Fish Oil Enhances Green Tea Effects on Alzheimers Disease in Animal Studies July 30, 2010

Fish oil, when combined with epigallocatechin-3-gallate (EGCG)—a polyphenol and antioxidant found in green tea, may affect chemical processes in the brain associated with Alzheimers disease, according to a study published in Neuroscience Letters. This study, which used an animal (mouse) model of Alzheimers disease, builds on previous research linking the disease to peptides (amino acid chains) called beta-amyloids and laboratory studies suggesting that EGCG decreases memory problems and beta-amyloid deposits in mice.

Researchers from the University of South Florida divided Alzheimer’s disease-model mice into five feeding groups. During a period of 6 months, each group was fed one of five diets: fish oil only; high dose EGCG; low dose EGCG; low?dose EGCG and fish oil; or a regular diet (control). The researchers observed that low dose EGCG alone did not reduce the Alzheimer’s disease-related chemical processes in the brain. However, the mice fed the combination of fish oil and EGCG had a significant reduction in amyloid deposits that have been linked with Alzheimer’s disease.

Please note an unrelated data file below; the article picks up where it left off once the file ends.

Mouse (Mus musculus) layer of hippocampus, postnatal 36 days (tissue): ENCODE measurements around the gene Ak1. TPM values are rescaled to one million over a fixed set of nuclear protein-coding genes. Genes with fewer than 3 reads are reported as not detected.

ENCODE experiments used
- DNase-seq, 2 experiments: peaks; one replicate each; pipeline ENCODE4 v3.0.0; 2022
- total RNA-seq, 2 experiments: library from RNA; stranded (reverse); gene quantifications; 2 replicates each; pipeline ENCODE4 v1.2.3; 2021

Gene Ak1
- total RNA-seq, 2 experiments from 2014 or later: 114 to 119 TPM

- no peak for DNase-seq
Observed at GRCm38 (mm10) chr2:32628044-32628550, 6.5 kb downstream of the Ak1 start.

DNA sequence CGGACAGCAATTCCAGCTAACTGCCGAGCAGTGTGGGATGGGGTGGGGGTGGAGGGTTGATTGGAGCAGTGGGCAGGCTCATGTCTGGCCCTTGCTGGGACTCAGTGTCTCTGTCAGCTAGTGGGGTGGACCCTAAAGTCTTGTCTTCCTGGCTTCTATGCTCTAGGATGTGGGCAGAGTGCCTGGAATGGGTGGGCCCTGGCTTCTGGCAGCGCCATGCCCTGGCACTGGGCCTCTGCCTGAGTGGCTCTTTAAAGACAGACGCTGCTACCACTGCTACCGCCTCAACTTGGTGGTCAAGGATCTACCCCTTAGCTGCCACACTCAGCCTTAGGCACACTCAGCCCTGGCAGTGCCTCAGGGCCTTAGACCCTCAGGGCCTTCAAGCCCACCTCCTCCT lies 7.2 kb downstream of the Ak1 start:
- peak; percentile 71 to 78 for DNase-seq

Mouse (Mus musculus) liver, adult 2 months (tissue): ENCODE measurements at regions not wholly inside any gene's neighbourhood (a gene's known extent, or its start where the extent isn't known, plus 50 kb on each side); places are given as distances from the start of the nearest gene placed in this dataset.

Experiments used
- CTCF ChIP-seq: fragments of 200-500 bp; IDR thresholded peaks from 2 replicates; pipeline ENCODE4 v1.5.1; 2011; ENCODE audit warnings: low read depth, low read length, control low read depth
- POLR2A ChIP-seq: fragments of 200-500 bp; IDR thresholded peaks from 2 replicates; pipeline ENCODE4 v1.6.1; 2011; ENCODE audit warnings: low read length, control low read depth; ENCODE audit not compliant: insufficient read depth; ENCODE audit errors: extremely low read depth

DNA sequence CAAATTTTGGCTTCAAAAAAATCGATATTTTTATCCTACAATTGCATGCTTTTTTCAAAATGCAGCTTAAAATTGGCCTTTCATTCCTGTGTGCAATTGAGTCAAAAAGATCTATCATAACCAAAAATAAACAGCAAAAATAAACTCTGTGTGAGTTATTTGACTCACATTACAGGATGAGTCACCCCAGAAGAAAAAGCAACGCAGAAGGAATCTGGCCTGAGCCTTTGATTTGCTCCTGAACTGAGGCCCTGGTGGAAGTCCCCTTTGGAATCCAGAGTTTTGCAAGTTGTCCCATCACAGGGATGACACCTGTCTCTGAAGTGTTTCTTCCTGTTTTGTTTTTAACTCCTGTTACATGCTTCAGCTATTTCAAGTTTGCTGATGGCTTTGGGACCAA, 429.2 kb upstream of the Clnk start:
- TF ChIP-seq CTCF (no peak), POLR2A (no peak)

Further research is necessary, however, to determine if the combination of fish oil and EGCG affects memory or cognition, and whether it might have potential as an option for people at risk of developing Alzheimer’s disease.

Source: Giunta B, Hou H, Zhu Y, et al. Fish oil enhances anti-amyloidogenic properties of green tea EGCG in Tg2576 mice. Neuroscience Letters. 2010;471(3):134–138.

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